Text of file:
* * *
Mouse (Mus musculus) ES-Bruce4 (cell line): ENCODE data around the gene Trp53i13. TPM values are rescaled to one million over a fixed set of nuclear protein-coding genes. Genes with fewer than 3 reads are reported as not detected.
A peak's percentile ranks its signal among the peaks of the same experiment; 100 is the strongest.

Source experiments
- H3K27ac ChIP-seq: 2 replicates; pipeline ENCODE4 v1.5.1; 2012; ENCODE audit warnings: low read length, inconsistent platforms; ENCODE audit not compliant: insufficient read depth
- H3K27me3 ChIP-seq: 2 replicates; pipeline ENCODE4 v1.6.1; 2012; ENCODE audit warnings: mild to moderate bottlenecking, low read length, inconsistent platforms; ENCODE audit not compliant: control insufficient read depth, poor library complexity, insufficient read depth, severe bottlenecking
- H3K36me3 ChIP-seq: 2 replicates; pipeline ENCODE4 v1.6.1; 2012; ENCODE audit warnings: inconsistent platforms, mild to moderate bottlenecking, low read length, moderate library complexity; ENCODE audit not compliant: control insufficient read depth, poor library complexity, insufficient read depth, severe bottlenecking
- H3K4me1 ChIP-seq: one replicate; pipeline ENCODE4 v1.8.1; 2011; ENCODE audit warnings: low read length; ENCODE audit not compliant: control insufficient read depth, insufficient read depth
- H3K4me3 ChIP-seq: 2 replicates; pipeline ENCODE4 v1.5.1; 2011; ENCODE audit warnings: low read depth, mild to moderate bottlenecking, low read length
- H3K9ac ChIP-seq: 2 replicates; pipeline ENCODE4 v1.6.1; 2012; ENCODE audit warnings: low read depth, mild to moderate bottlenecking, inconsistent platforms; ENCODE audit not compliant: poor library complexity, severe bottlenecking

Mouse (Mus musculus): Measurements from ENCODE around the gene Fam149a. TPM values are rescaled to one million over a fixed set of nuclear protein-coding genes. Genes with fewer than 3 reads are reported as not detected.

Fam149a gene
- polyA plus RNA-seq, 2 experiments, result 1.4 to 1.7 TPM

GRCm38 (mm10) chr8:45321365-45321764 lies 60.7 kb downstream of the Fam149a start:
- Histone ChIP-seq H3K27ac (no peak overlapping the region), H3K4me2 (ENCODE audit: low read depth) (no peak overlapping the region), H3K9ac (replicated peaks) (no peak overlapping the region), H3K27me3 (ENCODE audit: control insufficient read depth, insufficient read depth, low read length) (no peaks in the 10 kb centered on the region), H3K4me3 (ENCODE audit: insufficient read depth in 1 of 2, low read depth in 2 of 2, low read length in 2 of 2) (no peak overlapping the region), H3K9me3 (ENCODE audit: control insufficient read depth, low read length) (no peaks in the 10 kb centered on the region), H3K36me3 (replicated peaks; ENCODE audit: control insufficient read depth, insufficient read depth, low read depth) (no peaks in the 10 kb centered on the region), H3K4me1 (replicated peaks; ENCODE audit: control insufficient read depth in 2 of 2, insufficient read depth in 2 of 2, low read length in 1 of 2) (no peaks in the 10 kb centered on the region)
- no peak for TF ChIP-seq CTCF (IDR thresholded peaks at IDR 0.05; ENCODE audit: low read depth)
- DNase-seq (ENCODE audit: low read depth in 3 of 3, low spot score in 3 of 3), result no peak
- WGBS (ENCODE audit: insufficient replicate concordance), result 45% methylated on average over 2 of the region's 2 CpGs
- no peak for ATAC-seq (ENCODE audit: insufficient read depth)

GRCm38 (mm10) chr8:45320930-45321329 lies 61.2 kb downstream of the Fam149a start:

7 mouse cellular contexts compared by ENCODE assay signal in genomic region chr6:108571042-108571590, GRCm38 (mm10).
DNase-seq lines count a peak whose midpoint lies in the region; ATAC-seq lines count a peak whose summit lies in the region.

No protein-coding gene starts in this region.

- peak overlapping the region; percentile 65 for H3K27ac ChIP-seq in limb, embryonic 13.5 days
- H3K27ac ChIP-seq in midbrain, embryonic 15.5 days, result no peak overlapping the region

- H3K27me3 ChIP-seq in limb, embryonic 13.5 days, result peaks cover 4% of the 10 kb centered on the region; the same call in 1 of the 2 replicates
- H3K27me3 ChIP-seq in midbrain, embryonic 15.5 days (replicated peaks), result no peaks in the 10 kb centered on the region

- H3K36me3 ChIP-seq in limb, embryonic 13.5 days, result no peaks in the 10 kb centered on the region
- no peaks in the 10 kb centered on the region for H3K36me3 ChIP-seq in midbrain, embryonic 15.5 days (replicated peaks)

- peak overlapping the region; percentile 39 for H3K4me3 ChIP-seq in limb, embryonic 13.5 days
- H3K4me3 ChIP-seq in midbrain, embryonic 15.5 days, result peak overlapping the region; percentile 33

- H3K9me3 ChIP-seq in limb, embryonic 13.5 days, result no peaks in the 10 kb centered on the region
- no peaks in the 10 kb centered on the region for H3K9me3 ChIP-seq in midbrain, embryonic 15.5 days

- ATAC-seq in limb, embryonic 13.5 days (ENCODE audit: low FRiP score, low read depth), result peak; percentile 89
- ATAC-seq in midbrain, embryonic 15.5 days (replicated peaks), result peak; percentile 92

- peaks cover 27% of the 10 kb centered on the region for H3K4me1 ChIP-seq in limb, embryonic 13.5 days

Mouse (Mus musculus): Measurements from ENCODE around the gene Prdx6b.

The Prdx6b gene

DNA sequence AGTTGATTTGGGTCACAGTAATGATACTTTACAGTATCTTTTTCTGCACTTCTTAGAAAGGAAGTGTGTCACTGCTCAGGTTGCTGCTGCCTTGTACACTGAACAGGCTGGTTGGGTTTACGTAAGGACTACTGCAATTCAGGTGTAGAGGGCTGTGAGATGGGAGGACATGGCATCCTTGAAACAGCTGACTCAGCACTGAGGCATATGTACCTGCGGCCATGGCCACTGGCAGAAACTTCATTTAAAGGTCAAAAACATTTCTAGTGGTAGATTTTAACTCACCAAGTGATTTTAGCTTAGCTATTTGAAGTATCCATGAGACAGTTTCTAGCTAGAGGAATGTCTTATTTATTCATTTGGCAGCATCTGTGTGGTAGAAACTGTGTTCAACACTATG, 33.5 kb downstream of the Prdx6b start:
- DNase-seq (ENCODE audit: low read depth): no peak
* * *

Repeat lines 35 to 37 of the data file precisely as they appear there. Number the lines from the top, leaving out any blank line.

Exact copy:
- peaks cover 27% of the 10 kb centered on the region for H3K4me1 ChIP-seq in limb, embryonic 13.5 days

Mouse (Mus musculus): Measurements from ENCODE around the gene Prdx6b.

The Prdx6b gene